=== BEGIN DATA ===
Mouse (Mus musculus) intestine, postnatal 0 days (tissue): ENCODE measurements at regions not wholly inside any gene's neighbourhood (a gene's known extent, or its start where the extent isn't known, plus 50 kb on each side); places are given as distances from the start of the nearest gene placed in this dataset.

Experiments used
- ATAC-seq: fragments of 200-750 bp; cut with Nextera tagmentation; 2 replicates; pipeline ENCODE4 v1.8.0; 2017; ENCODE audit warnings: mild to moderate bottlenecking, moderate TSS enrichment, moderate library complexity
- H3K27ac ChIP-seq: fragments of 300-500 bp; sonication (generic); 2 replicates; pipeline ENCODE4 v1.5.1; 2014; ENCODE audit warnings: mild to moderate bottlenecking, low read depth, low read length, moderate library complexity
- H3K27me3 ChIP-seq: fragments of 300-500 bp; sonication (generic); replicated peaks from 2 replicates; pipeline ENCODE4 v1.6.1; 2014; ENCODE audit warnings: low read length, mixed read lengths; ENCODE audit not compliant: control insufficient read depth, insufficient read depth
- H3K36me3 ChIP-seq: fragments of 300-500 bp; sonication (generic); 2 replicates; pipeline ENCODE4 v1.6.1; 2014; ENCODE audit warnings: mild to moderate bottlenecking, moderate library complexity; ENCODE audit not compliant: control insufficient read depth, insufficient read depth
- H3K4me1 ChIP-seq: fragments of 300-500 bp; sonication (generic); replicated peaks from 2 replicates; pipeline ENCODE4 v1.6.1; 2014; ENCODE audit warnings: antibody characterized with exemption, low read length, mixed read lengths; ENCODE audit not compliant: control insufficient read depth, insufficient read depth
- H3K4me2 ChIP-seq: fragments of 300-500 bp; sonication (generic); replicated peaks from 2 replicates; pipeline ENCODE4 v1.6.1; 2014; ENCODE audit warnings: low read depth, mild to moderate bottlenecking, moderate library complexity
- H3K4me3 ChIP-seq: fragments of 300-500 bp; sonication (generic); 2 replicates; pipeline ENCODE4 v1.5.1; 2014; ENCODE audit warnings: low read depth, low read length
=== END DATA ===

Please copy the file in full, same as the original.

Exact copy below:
Mouse (Mus musculus) intestine, postnatal 0 days (tissue): ENCODE measurements at regions not wholly inside any gene's neighbourhood (a gene's known extent, or its start where the extent isn't known, plus 50 kb on each side); places are given as distances from the start of the nearest gene placed in this dataset.

Experiments used
- ATAC-seq: fragments of 200-750 bp; cut with Nextera tagmentation; 2 replicates; pipeline ENCODE4 v1.8.0; 2017; ENCODE audit warnings: mild to moderate bottlenecking, moderate TSS enrichment, moderate library complexity
- H3K27ac ChIP-seq: fragments of 300-500 bp; sonication (generic); 2 replicates; pipeline ENCODE4 v1.5.1; 2014; ENCODE audit warnings: mild to moderate bottlenecking, low read depth, low read length, moderate library complexity
- H3K27me3 ChIP-seq: fragments of 300-500 bp; sonication (generic); replicated peaks from 2 replicates; pipeline ENCODE4 v1.6.1; 2014; ENCODE audit warnings: low read length, mixed read lengths; ENCODE audit not compliant: control insufficient read depth, insufficient read depth
- H3K36me3 ChIP-seq: fragments of 300-500 bp; sonication (generic); 2 replicates; pipeline ENCODE4 v1.6.1; 2014; ENCODE audit warnings: mild to moderate bottlenecking, moderate library complexity; ENCODE audit not compliant: control insufficient read depth, insufficient read depth
- H3K4me1 ChIP-seq: fragments of 300-500 bp; sonication (generic); replicated peaks from 2 replicates; pipeline ENCODE4 v1.6.1; 2014; ENCODE audit warnings: antibody characterized with exemption, low read length, mixed read lengths; ENCODE audit not compliant: control insufficient read depth, insufficient read depth
- H3K4me2 ChIP-seq: fragments of 300-500 bp; sonication (generic); replicated peaks from 2 replicates; pipeline ENCODE4 v1.6.1; 2014; ENCODE audit warnings: low read depth, mild to moderate bottlenecking, moderate library complexity
- H3K4me3 ChIP-seq: fragments of 300-500 bp; sonication (generic); 2 replicates; pipeline ENCODE4 v1.5.1; 2014; ENCODE audit warnings: low read depth, low read length